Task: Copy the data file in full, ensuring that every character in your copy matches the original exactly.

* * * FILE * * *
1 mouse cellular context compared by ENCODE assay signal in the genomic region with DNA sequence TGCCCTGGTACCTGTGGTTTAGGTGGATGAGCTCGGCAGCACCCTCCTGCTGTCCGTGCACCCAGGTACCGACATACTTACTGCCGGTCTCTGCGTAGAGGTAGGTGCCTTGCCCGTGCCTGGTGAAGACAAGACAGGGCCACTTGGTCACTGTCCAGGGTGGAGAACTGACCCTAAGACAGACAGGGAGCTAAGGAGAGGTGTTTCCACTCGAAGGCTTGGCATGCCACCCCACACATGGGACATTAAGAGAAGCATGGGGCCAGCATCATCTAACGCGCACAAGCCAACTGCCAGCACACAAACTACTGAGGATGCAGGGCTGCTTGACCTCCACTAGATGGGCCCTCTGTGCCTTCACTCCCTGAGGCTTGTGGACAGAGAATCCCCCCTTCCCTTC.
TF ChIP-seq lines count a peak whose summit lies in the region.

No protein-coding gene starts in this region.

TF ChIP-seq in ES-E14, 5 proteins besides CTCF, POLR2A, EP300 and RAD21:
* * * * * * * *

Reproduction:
1 mouse cellular context compared by ENCODE assay signal in the genomic region with DNA sequence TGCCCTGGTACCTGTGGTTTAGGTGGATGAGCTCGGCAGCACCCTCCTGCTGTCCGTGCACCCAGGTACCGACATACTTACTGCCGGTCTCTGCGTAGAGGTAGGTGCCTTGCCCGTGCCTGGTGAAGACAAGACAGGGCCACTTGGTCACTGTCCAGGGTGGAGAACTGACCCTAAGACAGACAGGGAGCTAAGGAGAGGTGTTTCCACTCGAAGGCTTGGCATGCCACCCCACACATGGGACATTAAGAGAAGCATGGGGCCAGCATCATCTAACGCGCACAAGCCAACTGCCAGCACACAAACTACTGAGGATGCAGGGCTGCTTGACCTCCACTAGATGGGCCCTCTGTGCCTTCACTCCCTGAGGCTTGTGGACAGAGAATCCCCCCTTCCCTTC.
TF ChIP-seq lines count a peak whose summit lies in the region.

No protein-coding gene starts in this region.

TF ChIP-seq in ES-E14, 5 proteins besides CTCF, POLR2A, EP300 and RAD21: